Stirling '60'

Discussion in 'HMEM Forum Support & Suggestions' started by Clockman, Jul 22, 2018.

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  1. Jul 22, 2018 #1

    Clockman

    Clockman

    Clockman

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    Hi - I'm new to HMEM so I hope that I'm doing this right.
    Since retiring, my hobby has been making clocks - proper ones with weights, mainsprings, pendulums etc. For a change I thought that I would try to make a Stirling engine and found the drawings for the Stirling '60' by J.Jonkman on the internet. Thanks to HMEM I was able to get the drawing page that was missing from the original internet download. Also, I found some useful information in earlier threads from people who had made the Stirling '60'.
    The machining appears to be rather more complex than with clock making - there is little blind boring, for instance, in clock making so it is going to be an interesting challenge.
    Two things concern me and I hope that someone who has made the Stirling '60' may be able to give me some advice. Firstly, the displacer piston is hollow with a domed end. Whilst thin-walled brass tubing is readily available, how do you form the domed end?
    Secondly, I assume that the test tube has to be heat resistant glass such as borosilicate? If so, how do you cut it to length?
    Any advice about constructing this engine (and the potential pitfalls) would be very welcome.
    Many thanks.
     
  2. Jul 22, 2018 #2

    fcheslop

    fcheslop

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    Hi, for the displacer internal rad I simply ground one side of a twist drill to a rough rad the other side ground slightly further back and made it from bar stock in alloy. The external rad was done with a file .Not very technical but it works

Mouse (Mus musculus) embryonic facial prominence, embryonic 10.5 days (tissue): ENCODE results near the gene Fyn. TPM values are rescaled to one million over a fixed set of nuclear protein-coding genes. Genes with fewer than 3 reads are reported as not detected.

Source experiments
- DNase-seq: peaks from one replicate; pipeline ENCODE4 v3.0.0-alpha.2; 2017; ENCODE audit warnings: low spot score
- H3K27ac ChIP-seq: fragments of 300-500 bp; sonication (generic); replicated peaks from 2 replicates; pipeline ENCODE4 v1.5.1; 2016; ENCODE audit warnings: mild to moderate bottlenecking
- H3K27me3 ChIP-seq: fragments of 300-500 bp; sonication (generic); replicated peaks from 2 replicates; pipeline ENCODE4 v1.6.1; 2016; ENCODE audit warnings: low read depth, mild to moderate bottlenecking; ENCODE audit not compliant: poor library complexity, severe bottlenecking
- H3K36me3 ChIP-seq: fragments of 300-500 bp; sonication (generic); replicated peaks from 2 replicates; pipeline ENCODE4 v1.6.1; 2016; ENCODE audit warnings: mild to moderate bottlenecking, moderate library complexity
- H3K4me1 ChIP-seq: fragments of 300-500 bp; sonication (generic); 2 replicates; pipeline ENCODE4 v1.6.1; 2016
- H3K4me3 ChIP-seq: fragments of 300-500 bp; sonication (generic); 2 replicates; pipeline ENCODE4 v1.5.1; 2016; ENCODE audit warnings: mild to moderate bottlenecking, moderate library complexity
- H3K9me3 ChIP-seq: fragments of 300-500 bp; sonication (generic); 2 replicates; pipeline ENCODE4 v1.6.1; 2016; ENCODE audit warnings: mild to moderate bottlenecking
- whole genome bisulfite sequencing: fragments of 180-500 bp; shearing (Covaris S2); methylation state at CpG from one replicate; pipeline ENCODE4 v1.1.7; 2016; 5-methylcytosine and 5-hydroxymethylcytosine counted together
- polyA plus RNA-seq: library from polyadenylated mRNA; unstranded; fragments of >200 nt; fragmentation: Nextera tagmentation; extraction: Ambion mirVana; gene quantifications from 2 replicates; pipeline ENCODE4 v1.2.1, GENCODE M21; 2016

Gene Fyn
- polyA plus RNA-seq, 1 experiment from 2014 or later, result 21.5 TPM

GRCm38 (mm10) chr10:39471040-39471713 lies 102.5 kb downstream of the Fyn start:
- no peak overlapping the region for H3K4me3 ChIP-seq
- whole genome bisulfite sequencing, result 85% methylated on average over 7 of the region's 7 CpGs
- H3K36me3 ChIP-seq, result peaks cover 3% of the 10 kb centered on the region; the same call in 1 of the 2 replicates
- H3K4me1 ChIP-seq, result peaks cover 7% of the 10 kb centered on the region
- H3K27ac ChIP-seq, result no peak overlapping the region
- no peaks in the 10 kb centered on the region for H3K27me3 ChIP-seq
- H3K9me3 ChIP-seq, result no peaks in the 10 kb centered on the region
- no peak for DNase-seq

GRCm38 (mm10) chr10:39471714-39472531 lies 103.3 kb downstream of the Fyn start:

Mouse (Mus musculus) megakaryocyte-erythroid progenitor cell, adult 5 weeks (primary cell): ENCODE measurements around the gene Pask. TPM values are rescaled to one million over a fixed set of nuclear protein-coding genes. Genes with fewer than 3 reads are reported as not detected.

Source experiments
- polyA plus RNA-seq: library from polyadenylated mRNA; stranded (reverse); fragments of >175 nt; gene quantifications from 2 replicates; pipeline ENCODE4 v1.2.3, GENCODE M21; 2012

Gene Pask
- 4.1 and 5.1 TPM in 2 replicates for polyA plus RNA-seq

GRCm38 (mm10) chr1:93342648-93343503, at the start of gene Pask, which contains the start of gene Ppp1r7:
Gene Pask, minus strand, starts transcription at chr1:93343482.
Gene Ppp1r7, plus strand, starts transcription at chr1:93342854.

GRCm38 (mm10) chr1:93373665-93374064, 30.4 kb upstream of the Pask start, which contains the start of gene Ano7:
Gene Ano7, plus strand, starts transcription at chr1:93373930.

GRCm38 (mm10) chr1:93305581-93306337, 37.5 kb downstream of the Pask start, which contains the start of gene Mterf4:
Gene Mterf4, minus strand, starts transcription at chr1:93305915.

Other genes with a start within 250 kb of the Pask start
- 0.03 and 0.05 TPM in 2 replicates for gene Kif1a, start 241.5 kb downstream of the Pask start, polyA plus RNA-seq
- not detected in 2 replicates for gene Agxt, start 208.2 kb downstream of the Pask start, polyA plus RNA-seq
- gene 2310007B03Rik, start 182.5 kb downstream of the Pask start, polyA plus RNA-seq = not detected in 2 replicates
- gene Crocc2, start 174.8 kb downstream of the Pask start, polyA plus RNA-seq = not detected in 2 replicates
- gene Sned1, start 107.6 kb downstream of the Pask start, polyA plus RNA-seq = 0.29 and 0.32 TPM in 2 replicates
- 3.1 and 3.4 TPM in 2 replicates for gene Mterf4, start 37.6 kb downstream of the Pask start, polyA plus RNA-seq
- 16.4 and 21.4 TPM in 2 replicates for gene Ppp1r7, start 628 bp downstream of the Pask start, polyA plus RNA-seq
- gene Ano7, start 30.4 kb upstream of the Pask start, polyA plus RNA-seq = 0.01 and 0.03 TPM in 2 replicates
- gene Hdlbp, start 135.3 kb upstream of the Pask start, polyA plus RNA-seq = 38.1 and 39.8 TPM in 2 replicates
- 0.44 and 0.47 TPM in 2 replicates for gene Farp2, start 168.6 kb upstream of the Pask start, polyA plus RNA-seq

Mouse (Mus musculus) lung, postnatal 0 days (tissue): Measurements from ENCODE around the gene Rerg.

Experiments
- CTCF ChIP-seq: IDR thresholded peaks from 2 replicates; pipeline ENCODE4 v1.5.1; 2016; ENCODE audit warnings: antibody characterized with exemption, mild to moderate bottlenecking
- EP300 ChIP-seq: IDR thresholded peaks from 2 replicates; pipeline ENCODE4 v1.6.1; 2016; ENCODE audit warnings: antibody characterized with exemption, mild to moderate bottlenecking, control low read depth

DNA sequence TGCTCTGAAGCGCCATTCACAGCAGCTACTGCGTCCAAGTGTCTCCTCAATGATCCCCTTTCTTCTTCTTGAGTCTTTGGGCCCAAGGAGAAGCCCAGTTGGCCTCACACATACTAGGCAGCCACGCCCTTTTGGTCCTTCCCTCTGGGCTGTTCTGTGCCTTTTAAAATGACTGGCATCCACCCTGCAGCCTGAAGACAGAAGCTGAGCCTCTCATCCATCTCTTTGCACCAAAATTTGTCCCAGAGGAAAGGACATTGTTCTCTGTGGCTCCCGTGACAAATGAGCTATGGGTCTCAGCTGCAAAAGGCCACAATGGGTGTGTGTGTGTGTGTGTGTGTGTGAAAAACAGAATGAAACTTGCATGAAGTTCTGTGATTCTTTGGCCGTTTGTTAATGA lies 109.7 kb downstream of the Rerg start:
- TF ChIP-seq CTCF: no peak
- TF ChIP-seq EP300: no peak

To cut the glass I made a simple glass cutter along the lines of the one Jan Ridders shows on his site prior to that I used a diamond file in the lathe a wee bit more risky
    There is loads of ways people cut these tubes but they never worked very well for me jjust to many scrappers until I made the simple cutter. I use a Dremil clone with a flexi shaft to power it
    I can do a wee pic if needed
    The engine is a good runner and I cannot remember any probs with the drawings although I broke a few tubes due to the O rings been slightly to tight
    Friction is a killer for these engines as are air leaks
    http://ridders.nu/index.htm
    http://ridders.nu/Webpaginas/pagina_glassnijder/glassnijder_frameset.htm
     
    Last edited: Jul 22, 2018
  3. Jul 23, 2018 #3

    minh-thanh

    minh-thanh

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    Hi !
    one more thing : with the power piston-power cylinder, displacer bearing-displacer rod must fit, but move lightly : Especially when it's hot
     
  4. Jul 23, 2018 #4

    Clockman

    Clockman

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    Thanks for the helpful replies. I like the idea of using my Dremel as a cutter and will follow this up. Friction is the enemy of clock making too but the point about changing clearances as the engine heats up is not something that I had thought of before. I feel that there is going to be some trial and error with this build.
     
  5. Jul 23, 2018 #5

    minh-thanh

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    \

    It's just my experience doing some stirling engines, because it's difficult to accurately determine clearance with small piston and cylinder when cold and hot for the best

    about ""some trial and error"" : I have a lot of trial and error before the first engine runs
    AND : You should ask questions in :
    https://www.homemodelenginemachinist.com/forums/general-engine-discussion.26/
    will have more answers.
     
  6. Jul 23, 2018 #6

    fcheslop

    fcheslop

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    As Minh Tanh mentions they often take a wee bit of suck it and see